It was obvious that any buy-in/buy-out of the assets of Serviscope would have to be accomplished quickly if the goodwill of the company was to be preserved. A team was quickly put together consisting, in addition to Mr Murray and Mr Fielding, of four existing employees of Serviscope, Mr Wills, Mr Rickard, Mr Wilkinson and Mr Stimpson. Mr O’Brien himself was very keen to be included, but was regarded as a liability rather than as an asset and was therefore excluded. The initial plan was that a new company should be incorporated or an existing company acquired off the shelf, in which Mr Murray would invest £70,000 and have 20 per cent of the shares and the other five members of the team would each invest £20,000 and have 10 per cent of the shares. The remaining 23 per cent of the shares would be available as equity participation to any provider of venture capital, who would also provide the necessary working capital by way of loan. Mr Murray would be the managing director of the new company.
Robson Rhodes looked on Mr Murray and Mr Fielding as their clients and wrote them a letter dated 7th March 1991 in which they set out what they would do and what they would charge. They also prepared a fact sheet bearing the same date, which they sent within a few days to various providers of venture capital, with some of whom they were able to arrange meetings. On 13th March there was a meeting with a potential investor, whose representative told Robson Rhodes on the telephone afterwards that they did not wish to proceed with an investment and that Mr Murray gave them particular cause for concern. That was not at that stage reported to Mr Murray or Mr Fielding. Meanwhile, a business plan was prepared by the team, Mr Murray contributing to the section which dealt with marketing. The judge said:
“That section is short, but its importance is not to be measured by its length. Any provider of loan capital would obviously want to know about not only the way in which a potential borrower proposed to set about making money but also about any outlay of money on the marketing side of the business, and it does not take long to express a conclusion that little or no outlay is proposed.”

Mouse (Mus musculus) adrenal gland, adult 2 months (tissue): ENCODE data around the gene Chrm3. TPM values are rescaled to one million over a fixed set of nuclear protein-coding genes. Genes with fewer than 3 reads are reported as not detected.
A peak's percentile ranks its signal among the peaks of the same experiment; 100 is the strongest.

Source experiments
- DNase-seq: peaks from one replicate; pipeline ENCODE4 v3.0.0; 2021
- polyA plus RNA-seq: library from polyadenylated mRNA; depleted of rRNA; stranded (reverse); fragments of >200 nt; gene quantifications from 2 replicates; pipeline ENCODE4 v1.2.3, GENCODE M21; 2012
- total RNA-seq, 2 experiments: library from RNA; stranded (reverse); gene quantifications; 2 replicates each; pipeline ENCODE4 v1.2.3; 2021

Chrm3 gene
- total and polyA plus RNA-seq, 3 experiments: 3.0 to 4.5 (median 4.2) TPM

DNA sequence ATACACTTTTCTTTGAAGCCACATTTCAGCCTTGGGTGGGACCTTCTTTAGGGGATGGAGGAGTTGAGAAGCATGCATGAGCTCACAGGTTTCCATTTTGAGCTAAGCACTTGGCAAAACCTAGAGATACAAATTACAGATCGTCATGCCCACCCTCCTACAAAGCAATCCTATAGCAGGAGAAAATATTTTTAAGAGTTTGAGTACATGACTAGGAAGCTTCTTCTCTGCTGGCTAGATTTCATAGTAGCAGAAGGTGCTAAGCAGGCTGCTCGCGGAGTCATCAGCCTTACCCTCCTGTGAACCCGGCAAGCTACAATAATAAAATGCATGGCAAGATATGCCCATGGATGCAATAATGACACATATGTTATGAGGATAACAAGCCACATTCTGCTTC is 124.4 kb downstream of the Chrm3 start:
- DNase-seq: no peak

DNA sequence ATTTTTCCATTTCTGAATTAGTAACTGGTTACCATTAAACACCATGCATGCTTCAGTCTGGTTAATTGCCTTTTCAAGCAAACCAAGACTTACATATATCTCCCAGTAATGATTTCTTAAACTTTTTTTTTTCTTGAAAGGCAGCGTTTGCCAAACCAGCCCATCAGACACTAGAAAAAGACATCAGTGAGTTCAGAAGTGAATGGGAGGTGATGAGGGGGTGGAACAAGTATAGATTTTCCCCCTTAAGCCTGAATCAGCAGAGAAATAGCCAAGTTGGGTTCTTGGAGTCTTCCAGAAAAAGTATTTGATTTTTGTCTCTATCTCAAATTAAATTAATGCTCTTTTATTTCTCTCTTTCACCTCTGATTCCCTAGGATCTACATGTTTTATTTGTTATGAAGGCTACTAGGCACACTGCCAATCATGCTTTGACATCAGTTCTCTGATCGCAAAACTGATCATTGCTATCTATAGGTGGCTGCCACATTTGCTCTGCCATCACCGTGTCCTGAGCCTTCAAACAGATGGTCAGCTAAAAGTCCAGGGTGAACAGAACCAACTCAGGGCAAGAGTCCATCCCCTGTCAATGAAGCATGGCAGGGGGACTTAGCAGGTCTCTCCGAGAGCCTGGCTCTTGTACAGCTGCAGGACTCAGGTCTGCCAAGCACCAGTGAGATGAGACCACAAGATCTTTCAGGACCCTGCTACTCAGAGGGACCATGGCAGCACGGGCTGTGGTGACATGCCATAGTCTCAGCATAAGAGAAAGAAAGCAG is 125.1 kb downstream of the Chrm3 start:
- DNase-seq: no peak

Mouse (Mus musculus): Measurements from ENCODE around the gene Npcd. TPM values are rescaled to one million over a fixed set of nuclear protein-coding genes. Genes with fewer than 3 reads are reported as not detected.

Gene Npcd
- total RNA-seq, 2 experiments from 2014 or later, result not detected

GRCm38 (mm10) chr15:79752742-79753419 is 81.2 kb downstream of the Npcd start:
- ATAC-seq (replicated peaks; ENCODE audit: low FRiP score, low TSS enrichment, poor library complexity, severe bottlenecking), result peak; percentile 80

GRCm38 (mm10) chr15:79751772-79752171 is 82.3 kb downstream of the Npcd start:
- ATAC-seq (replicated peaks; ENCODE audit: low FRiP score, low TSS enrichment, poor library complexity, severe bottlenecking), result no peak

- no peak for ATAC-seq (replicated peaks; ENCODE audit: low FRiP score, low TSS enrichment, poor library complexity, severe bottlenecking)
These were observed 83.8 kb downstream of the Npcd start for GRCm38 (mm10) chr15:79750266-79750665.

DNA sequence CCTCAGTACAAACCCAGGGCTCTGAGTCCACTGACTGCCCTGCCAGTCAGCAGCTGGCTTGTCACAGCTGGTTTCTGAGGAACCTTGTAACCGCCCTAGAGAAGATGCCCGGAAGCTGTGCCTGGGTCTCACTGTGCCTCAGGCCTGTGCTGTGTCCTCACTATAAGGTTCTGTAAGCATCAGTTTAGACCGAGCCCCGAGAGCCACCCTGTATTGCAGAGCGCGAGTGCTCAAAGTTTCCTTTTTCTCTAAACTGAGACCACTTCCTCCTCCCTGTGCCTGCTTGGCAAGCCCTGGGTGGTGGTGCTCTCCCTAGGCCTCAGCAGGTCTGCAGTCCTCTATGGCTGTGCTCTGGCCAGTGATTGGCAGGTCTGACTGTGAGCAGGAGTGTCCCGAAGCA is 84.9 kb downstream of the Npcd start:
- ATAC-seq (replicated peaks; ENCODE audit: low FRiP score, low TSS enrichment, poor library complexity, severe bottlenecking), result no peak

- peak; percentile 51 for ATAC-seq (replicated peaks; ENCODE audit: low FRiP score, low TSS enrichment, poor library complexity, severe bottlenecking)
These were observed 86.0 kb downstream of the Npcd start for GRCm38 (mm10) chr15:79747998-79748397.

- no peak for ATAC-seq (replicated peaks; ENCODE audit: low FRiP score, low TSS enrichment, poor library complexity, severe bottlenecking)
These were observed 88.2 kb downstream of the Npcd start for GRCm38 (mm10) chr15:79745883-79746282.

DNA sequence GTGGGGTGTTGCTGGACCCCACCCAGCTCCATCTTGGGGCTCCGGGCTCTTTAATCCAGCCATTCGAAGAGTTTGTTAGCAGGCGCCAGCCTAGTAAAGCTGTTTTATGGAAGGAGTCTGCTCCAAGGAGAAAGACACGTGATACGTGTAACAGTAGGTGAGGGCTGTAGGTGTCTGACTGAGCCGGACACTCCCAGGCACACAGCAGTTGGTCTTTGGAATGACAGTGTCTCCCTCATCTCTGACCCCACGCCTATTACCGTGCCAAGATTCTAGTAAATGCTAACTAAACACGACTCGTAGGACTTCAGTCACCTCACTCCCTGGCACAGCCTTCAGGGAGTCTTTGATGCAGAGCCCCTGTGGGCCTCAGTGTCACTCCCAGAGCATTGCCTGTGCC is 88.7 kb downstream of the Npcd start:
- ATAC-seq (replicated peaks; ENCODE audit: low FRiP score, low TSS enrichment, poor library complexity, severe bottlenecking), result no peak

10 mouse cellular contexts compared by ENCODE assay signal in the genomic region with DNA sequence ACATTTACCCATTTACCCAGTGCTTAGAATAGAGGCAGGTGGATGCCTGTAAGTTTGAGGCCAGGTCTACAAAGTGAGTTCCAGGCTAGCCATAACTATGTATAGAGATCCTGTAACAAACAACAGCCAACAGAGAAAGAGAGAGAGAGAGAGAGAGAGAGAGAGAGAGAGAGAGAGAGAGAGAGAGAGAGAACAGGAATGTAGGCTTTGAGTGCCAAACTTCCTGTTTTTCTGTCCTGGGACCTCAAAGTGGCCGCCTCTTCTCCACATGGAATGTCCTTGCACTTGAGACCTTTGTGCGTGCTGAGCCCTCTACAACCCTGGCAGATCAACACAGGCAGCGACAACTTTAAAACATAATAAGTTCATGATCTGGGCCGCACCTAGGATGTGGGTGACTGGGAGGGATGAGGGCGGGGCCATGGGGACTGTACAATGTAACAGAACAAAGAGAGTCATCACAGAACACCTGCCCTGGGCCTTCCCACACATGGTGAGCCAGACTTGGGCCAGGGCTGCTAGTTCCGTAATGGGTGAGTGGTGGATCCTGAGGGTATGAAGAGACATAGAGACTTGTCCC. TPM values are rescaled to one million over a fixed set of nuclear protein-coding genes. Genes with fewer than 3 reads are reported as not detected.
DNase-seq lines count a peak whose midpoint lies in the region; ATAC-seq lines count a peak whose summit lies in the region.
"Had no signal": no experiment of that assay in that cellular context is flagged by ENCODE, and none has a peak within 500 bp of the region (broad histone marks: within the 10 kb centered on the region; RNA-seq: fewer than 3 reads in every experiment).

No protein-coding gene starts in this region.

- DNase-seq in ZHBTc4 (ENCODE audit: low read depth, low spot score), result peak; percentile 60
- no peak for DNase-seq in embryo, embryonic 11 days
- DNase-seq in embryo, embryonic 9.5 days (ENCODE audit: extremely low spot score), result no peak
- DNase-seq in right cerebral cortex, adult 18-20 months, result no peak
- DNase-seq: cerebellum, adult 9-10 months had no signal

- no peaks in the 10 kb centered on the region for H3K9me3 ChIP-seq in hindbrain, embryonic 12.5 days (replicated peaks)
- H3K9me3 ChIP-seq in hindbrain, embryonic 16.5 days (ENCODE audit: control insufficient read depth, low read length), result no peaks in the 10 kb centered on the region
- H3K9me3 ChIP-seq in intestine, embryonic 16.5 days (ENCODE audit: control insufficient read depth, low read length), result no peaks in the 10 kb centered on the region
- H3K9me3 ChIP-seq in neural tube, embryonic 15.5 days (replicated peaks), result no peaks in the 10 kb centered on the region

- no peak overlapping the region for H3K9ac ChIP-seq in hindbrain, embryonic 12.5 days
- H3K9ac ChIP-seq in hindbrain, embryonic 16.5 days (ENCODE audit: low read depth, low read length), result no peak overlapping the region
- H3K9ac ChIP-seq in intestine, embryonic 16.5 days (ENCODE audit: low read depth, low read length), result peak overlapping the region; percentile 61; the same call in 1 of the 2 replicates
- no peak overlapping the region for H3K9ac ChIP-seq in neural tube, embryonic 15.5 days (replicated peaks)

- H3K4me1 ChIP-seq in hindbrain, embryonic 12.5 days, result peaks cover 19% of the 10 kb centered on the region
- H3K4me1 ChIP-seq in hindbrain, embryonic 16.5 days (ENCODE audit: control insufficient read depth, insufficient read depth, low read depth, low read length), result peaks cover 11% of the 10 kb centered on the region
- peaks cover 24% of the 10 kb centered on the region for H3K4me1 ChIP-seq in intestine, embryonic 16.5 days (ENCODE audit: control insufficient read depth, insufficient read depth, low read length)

The final version of the business plan was prepared by Robson Rhodes and sent to several potential investors on 14th March.
In the week commencing Monday 18th March there were several meetings with potential investors. There were meetings on 18th and 19th March, the first of which led to no interest in lending and the second which led Robson Rhodes and Mr Murray to think that there was a prospect of 50 per cent funding for the project from the investor concerned.
On Wednesday 20th March there was a meeting with YFM, which was represented by its managing director, Mr Philip Cammerman, and Mr Hartley. The business plan was discussed and also the price to be paid for the assets, which had been reduced by negotiation from the initial asking price. After that meeting Mr Cammerman spoke on the telephone to Robson Rhodes. He said that YFM liked the proposals and would seriously consider support, but had serious question marks over Mr Murray, though that was not necessarily a deal breaker. On Friday 22nd March there was a meeting in London with another potential investor. Although the judge found that Mr Murray gave his best performance at that meeting, on Monday 25th March the investor telephoned Robson Rhodes to say that they were interested in the proposal but did not feel that they could support it at all if Mr Murray was involved because they did not think that he would be an appropriate chief executive.
Also on Friday 22nd March there was contact between Mr Fielding and Mr Hartley when, as the judge found, they discussed the possibility of Mr Hartley’s replacing Mr Murray as the proposed managing director of the new company and that overtures to the other members of the team began on that day and continued through the following week-end. That finding is challenged by Mr Hartley, but he accepts that its outcome does not affect the question of law. The judge also thought it far more likely that Mr Hartley, rather than Mr Fielding, initiated the proposal that Mr Hartley should become the managing director, and with it the idea that funding would be more likely to be available to a team led by him.